What is Functional Medicine?
Functional medicine is a rapidly growing movement in healthcare, poised to transform the way doctors practice medicine. As defined by the Institute for Functional Medicine on their website:
“Functional Medicine addresses the underlying causes of disease, using a systems-oriented approach and engaging both patient and practitioner in a therapeutic partnership. It is an evolution in the practice of medicine that better addresses the healthcare needs of the 21st century. By shifting the traditional disease-centered focus of medical practice to a more patient-centered approach, Functional Medicine addresses the whole person, not just an isolated set of symptoms. Functional Medicine practitioners spend time with their patients, listening to their histories and looking at the interactions among genetic, environmental, and lifestyle factors that can influence long-term health and complex, chronic disease. In this way, Functional Medicine supports the unique expression of health and vitality for each individual.”
Why is Functional Medicine a better medical model?
The Functional Medicine movement is, in part, a response to the failures of the acute care model in healthcare. Despite spending alarming amounts of our resources on healthcare, in 2017 we nonetheless find ourselves facing explosions in obesity, diabetes, auto-immune disorders, anxiety, depression, and addictions. But why?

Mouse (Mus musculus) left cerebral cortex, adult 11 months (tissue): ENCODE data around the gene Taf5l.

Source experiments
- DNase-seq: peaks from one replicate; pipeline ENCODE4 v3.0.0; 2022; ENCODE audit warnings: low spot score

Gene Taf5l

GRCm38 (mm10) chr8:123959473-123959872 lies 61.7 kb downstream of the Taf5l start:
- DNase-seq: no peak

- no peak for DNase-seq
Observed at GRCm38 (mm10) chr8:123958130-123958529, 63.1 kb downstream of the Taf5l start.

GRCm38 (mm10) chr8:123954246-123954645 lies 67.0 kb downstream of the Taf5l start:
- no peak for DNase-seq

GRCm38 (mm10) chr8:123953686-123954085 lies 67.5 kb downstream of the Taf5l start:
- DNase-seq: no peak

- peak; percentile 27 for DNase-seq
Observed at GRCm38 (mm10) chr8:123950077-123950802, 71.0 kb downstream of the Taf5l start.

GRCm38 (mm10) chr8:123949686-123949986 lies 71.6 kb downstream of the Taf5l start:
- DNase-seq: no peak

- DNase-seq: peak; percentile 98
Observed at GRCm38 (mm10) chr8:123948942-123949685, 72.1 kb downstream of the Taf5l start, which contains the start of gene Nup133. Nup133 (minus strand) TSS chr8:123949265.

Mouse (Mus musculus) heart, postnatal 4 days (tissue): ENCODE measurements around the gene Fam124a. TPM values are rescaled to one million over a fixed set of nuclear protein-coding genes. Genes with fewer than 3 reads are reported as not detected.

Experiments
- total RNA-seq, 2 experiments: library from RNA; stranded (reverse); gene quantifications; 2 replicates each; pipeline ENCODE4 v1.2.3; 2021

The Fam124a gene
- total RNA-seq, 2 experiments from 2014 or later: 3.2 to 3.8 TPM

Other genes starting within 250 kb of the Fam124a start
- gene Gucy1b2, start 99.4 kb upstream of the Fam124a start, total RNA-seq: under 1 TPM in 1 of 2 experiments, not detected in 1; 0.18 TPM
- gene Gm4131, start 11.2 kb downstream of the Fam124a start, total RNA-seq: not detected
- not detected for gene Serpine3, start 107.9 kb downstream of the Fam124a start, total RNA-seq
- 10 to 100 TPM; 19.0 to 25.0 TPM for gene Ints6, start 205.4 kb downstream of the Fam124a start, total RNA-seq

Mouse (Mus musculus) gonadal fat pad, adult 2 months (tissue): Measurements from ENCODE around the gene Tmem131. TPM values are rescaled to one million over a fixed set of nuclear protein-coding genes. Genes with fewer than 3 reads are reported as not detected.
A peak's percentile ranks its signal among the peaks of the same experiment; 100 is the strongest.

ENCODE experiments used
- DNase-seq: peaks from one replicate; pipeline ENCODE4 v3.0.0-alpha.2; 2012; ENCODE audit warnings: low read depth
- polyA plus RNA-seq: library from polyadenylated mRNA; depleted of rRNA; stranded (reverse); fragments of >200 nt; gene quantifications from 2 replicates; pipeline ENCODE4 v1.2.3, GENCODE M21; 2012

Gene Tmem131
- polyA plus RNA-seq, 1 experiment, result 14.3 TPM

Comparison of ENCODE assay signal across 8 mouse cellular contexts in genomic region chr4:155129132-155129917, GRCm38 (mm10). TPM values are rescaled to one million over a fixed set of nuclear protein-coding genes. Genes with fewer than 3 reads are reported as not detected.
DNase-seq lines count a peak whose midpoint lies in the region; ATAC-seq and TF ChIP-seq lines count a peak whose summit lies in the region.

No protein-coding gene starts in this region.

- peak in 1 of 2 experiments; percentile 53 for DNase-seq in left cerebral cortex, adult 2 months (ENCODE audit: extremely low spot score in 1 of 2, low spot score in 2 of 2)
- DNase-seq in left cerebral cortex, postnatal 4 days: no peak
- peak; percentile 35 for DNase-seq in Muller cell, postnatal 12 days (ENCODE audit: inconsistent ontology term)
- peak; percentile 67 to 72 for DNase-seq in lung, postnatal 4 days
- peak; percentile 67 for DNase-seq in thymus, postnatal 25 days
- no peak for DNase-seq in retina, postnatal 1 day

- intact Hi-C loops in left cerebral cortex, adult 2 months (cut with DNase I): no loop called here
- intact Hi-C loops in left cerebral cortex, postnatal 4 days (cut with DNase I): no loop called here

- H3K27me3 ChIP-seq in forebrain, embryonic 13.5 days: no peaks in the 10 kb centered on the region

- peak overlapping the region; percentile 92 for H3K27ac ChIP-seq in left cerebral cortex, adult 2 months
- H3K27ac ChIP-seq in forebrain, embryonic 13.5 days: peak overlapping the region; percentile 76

The arrival and development of antimicrobial medicines on the healthcare scene in the first half of the 20th century resulted in a cultural shift within medicine toward the acute care model. In this model, acute symptoms arise in the patient, the patient seeks the services of a physician to address them, and the physician treats the patient, often by prescribing medication. Psychiatry too would undergo similar changes in the second half of the 20th century, when the pendulum shifted away from psychoanalysis, and toward psychopharmacology, in response to the arrival and development of psychotropic medications. But these changes have been accompanied by a shift toward a “one symptom, one pill” mentality of healthcare, further promoted by changes in the way healthcare is described, codified, and reimbursed by relying on large amounts of impersonal data to determine which services are paid for, often at the expense of personalized care.
Functional medicine promises to restore the doctor patient partnership, by allowing a more personalized and thorough understanding of the many contributors both to one’s health and to the development of illness. We now understand the importance of diet, the gut microbiome, stress, inflammatory processes, relationships, and psychological health as key determinants of one’s overall state of health and vitality. See more at: